I have joked for a while, in order to shield my ego, that it didn’t matter that I dropped out of university twice due to mental health reasons, because all I’ve ever needed to learn in this life has been taught to me through watching the Simpsons. Although this is mostly a stab at humour – again, something I learned through the Simpsons – there is an element of truth to this statement, as after school viewings of the show over dinner with my little brother, followed by 6pm double Sky episodes has certainly shaped the woman I am today: Animated, gluttonous and prone to using humour in order to mask my fears of economic, political and personal traumas. Welp!

I am Marge. In case you didn’t notice, given my tall, blue hair. Well no I am not, but I’ve always felt a warmness to her character, specifically how she worries and is a woman only comfortable touching the boundaries of where her femininity is allowed, given the Simpsons patriarchal structure – a purposeful reflection of modern times, I’m sure. Sometimes she is brave, for example, when she runs for Mayor or gets her own pretzel company, but the moral of the story always loops back to “at least you tried”, and a male takes over once again. My ex boyfriend used to nickname me Marge, “because I never voice my opinions”, but without making the gruff “hmmmmm” that Marge does when she’s suppressing her inner thoughts. The background of my phone is currently Marge (I know, shoot me dead), but I feel less of an affiliation to her nowadays since my confidence has grown and I’ve ditched that rotten boy.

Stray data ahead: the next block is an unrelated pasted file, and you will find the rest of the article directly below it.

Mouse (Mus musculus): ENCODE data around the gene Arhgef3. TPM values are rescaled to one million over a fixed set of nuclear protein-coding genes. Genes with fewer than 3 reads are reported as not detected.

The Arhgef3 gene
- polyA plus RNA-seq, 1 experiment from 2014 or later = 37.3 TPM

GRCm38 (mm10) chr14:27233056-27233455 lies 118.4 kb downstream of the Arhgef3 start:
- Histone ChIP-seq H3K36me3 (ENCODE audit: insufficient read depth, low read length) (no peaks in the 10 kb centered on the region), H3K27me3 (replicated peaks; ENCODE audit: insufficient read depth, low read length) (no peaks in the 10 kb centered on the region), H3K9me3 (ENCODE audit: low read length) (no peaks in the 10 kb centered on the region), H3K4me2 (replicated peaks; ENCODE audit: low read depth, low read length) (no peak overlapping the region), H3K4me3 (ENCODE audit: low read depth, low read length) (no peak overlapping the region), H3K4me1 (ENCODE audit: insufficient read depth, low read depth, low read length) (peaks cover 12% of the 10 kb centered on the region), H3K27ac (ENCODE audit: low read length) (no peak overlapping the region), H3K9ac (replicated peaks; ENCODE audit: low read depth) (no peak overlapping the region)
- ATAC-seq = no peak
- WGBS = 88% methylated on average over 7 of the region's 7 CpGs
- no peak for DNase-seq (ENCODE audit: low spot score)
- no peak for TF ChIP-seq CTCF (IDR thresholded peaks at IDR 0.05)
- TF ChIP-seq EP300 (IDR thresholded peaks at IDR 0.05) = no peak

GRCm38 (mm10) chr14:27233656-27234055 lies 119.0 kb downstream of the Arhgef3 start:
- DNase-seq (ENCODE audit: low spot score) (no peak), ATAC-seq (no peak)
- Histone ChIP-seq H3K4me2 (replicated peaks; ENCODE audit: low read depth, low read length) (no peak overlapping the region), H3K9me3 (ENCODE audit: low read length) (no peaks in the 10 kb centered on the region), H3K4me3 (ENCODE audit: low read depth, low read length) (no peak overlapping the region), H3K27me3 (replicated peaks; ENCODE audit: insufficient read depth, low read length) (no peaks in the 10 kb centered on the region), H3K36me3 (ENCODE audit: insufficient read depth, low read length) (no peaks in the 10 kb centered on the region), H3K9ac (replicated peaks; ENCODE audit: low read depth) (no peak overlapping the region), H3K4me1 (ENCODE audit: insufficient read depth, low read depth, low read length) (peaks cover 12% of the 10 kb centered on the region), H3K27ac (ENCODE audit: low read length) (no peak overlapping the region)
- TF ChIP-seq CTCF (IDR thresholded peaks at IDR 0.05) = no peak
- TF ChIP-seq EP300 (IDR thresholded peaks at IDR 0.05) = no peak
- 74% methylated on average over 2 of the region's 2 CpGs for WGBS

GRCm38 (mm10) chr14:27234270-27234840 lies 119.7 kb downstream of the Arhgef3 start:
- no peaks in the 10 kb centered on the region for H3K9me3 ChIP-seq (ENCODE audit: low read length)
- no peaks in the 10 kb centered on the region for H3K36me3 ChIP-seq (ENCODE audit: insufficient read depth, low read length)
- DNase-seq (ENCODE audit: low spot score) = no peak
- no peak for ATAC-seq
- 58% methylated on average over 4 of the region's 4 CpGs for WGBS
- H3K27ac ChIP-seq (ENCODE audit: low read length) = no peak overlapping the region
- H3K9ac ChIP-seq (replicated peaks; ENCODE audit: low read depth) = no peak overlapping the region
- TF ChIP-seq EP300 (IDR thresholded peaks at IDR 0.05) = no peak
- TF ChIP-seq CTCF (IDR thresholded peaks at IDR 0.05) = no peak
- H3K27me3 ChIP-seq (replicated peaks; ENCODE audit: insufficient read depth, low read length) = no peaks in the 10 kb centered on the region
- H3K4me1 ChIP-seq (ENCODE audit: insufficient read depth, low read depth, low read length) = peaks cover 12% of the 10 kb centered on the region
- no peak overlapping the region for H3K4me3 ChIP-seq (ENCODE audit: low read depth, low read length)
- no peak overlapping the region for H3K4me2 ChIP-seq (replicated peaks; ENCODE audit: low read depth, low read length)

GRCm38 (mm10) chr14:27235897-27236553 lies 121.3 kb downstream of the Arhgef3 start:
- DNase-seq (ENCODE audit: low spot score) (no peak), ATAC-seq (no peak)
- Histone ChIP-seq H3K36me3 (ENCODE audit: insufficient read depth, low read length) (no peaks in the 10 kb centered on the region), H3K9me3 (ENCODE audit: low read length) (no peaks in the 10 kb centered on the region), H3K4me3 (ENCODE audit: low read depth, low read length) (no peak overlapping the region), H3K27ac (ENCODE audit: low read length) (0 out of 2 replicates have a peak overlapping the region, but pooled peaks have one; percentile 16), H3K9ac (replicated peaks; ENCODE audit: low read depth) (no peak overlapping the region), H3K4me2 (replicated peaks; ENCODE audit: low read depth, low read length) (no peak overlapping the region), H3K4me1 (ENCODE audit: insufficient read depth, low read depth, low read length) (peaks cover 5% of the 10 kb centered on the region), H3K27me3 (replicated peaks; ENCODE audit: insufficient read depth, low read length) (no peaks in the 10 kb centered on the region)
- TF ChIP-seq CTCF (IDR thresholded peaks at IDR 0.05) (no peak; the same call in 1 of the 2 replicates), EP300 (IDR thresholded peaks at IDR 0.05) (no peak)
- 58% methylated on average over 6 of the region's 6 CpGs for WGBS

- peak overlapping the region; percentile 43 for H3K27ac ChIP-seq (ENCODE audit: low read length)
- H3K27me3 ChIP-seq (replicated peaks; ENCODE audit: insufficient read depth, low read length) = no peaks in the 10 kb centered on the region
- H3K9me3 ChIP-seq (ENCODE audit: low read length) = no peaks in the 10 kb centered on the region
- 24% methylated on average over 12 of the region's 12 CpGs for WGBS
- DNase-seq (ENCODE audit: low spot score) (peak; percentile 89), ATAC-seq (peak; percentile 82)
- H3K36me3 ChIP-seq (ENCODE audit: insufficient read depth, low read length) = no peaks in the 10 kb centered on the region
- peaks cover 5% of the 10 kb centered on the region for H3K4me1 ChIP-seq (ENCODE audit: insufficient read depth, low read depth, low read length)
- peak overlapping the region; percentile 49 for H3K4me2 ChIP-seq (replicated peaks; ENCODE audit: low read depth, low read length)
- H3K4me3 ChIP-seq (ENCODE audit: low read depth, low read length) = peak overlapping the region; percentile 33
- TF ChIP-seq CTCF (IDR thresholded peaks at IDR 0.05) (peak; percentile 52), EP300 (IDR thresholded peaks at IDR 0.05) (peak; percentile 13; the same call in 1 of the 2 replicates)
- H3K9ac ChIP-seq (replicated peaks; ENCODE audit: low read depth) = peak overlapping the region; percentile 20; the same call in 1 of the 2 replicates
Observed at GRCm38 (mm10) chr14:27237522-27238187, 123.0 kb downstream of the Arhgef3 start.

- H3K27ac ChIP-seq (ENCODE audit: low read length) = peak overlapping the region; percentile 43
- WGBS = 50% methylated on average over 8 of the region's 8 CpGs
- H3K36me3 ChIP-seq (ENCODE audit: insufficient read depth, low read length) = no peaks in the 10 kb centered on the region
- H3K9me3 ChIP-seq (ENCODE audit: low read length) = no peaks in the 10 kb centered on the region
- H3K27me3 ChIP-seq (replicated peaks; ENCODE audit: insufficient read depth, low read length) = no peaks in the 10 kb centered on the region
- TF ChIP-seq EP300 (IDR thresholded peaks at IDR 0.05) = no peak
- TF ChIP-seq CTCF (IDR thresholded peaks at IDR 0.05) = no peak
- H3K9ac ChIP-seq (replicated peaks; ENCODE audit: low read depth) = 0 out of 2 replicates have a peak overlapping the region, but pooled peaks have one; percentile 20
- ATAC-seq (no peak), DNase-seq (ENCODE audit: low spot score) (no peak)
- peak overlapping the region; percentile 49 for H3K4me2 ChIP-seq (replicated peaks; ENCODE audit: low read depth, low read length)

I started to love the Simpsons in primary school, well before I realised it was hipster to change your Facebook photo to a Simpsons character – I learned my lesson. For me, watching the Simpsons has always been an enormous joy. I’d watch Simpsons characters mindlessly eating their dinner while watching television, as I mirrored them doing exactly the same. Eating mashed potato and tinned spaghetti, in case you were curious. In school, I’d always tend to gravitate to the ‘weirdos’ who could quote almost every episode, like me. My first sleepover at one of my now best friend’s house involved us singing in sync, “plaaaaaying on my peeeeeach tree ahhhhh” as a homage to Lisa into the recorder of her Samsung flip phone. Don’t ask me why. When I watch the Simpsons today I’m warmed by nostalgia and surprised by how clever and socially aware the show still is.

For a moment there I almost forgot I write for a food blog, so allow me to get back to the point. One of my favourite parts aesthetically about watching the Simpsons is the food, but I only recently paid attention to this detail. Although the dishes and meals served are always a part of a sub plot to a bigger storyline and joke, the Instagram account @springfieldcuisine, which displays Simpsons food in screen grabs, allowed me to realise the colours, beauty, textures and humour it had brought to the script without me even realising. Food is woven into the fibres of everyday life, and none more so than for the Simpsons.